You have stumbled upon
Kevin McAbee's
poor excuse for a website


This is my attempt to allow others to read about my current work, my past experiences, and my future conquests without
having to answer all of the myspace questions.  (Although people Id like to meet is definite addition soon).  

 I am currently living in Athens, Georgia, pursuing a MS in Forest Resources from the Warnell School of Forestry and Natural Resources, University of Georgia under the advisement of Dr. Nate Nibbelink.  I am working on creating a spatially realistic Bayesian belief decision tool that will demonstrate how land use changes will affect metapopulation and individual subpopulation extinction probabilities of the federally theatened blackside dace.  An endemic of the Upper Cumberland River drainage of Kentucky and Tennessee, the blackside dace's range has been greatly reduced through a multitude of human induced stressors (mine, logging, and agriculture pollution; impoundments and channelization to name a few).  This project stems from my interest in applying GIS technologies to wildlife management issues, especially the recovery of rare and endangered species.

Bayesian belief networks are probabilistic models used to analyze cascading hierarchies of influence on outcome states.  These models are useful because they are effective communication tools and are very flexible to existing data.  As a communication tool, BBNs can easily demonstrate system influences with graphical representation.  For example, the following image demonstrates a simplified understanding of influences on blackside peristence.  Biologists believe that human land use activities, specifically forestry and mining, have altered blackside dace habitat, mot notable by increasing conductivity in streams, introducing heavy sediment loads, and increasing water temperature.  Elevated conductivity is believed to reduce the survival of young of year fish.  Increased sedimentation in streams reduces available spawning substrate and reduces the abundance of macroinvertabrate forage species.  Increased water temperature also alters the macroinvertabrate community.  The abundance of a local population is greatly shaped by the reproduction (spawning), recruitment (YOY survival) and foraging.  Therefore, this model demonstrates exactly how human land use can shape the abundance of a blackside dace population through ecological and biological effects.  


example bbn
Human Land Use 
Ecological Correlates
Biological Effects
Management Goal /
Biological Outcome


BBN models are also very flexible to data inputs.  Individual nodes (circles above) can represent continuous or catergorical variables, allowing for many monitoring systems to provide data.  More importantly, relationships between nodes (represented by arrows above) can be based on empirical data OR expert opinion.  This is a very important aspect of this modeling effort, because users are able to work with the entire system, even if certain relationships have not be scientifically studied.  Incorporating expert opinion is especially useful in the study and management of endangered species, becuase often these species are rare, narrowly distributed, and newly discovered.  One more additional benefit of BBNs is the ability to update the model as more information is acquired.  Since many parts of this model are based on expert opinion, they need to be changed as more emprirical data is collected.  This can be accomplished within this modeling framework.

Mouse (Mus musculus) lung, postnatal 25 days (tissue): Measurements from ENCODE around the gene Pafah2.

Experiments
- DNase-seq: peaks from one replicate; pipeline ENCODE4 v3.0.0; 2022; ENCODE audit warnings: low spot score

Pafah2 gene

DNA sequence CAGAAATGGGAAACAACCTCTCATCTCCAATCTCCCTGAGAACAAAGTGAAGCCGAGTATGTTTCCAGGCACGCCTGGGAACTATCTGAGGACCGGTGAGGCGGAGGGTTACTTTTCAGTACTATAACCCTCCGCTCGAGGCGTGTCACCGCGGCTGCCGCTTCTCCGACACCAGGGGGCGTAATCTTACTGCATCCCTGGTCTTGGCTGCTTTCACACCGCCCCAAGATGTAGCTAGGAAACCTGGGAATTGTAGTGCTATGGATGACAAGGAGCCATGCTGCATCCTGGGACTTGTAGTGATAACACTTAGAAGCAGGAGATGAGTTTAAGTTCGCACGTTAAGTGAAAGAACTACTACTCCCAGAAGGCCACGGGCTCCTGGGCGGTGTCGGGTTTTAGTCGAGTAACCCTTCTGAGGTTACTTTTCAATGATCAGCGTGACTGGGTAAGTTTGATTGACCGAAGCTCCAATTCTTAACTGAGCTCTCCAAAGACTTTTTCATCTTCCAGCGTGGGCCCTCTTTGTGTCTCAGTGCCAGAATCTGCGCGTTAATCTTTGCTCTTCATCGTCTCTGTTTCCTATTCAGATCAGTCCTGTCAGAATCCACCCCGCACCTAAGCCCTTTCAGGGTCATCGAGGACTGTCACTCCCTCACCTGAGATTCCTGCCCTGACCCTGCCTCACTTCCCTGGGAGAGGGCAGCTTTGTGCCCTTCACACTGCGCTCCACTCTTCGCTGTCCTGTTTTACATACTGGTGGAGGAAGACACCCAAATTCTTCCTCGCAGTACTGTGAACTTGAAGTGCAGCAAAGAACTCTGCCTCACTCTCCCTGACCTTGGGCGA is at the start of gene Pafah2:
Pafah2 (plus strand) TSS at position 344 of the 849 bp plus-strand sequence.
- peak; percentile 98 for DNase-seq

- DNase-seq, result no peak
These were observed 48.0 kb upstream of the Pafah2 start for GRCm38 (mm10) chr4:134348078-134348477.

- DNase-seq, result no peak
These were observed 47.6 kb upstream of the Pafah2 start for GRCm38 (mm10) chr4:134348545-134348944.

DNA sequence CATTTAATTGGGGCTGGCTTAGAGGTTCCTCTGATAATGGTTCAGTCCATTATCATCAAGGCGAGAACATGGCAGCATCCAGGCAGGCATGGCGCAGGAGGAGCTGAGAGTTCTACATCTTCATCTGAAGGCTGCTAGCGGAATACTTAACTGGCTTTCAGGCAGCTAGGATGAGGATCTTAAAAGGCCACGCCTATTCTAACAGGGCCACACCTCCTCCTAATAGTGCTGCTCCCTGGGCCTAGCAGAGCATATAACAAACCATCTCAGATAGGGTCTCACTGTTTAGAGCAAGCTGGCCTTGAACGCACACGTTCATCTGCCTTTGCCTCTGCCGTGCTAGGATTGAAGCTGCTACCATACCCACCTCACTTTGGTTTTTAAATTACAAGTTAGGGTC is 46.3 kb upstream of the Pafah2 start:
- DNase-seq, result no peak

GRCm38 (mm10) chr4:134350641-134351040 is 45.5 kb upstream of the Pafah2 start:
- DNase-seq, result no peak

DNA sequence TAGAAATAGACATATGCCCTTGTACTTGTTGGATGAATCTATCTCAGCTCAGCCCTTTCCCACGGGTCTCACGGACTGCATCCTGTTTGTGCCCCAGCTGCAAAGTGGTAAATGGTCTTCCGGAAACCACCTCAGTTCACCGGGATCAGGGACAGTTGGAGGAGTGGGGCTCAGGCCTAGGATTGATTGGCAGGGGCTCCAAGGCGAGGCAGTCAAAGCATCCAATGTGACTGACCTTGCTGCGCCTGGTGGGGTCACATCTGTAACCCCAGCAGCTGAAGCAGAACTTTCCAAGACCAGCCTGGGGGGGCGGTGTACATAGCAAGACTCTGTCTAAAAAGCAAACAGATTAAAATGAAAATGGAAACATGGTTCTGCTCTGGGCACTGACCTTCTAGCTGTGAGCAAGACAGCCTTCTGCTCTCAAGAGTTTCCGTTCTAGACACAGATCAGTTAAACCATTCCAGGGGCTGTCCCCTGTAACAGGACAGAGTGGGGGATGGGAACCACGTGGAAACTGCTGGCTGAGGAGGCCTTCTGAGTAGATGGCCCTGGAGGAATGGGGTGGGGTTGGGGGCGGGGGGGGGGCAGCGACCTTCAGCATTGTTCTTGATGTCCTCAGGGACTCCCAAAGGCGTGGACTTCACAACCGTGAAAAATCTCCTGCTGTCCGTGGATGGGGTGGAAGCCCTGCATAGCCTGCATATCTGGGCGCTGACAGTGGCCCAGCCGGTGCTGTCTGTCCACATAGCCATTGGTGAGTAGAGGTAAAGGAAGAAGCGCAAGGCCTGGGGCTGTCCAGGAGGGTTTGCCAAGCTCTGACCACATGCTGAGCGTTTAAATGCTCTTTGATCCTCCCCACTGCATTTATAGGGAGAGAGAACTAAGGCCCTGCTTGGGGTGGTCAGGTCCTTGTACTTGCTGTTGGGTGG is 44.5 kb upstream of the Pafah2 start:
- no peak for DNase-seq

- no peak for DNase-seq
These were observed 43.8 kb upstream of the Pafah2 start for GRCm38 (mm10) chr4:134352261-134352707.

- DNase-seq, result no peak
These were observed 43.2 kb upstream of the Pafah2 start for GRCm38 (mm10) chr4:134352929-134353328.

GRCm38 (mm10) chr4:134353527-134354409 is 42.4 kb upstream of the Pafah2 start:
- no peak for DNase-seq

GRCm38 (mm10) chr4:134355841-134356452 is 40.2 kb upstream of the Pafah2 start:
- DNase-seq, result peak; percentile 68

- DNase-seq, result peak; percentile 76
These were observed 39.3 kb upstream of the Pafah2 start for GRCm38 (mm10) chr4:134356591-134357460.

I am currently in the process of developing a comprehensive BBN for the blackside dace (Phoxinus cumberlandensis).  Knowldege about the ecology of this species is based on a select few empirical studies and years of field biology experience. My project will combine these two types of information into one model of the system.  The model will also be developed to be an adaptive management tool for scientists, government agencies, and recovery planners.  Support for this effort comes from many different sources.  The Cumberland HCP has been intergral in putting together a team of experts, hosting meetings, and providing an outlet for my model.  Many biologists, from many agencies have already helped in the model construction.  Finally, financial support for my work is provided by the National Park Service and the UGA Graduate School.  

I have presented an intital model and results at the American Fisheries Society and the Southeastern Fisheries Council annual meetings this fall.  This poster can be viewed here.  Soon I will be presenting talks at the annual meeting of the Georgia chapter of the American Fisheries Society, the Southern Forestry and Natural Resource Management GIS conference, and the  annual meeting of the International Society of Conservation Biology.  These talks will be posted soon.




This site is hosted by UGA and will be used as my professional web presence, so dont expect to see too much craziness.  



A bit of personal history

I gew up in Asheville, North Carolina before it became a premier housing market.  I then moved east and received Bachelor's degrees in Ecology and Botany from NC State University.  While at NCSU I worked on native plant preservation in the Wenatchee National Forest in central Washington, endangered species management of the Saint Francis Satyr (butterfly) in Fort Bragg, North Carolina, and integrated pest management for the entomology department at NCSU.  After graduation I moved west as a newlywed to Albuquerque, New Mexico and worked at Hall Environmental Analysis Laboratory, testing water, soil, and air samples for volatile organic compounds (VOCs) using gas chromotography/mass spectroscopy (GC/MS).  While in New Mexico my wife graduated from the University of New Mexico Medical School as a certified Nuclear Medicine Technologist.  She now works at Athens Regional Medical Center.



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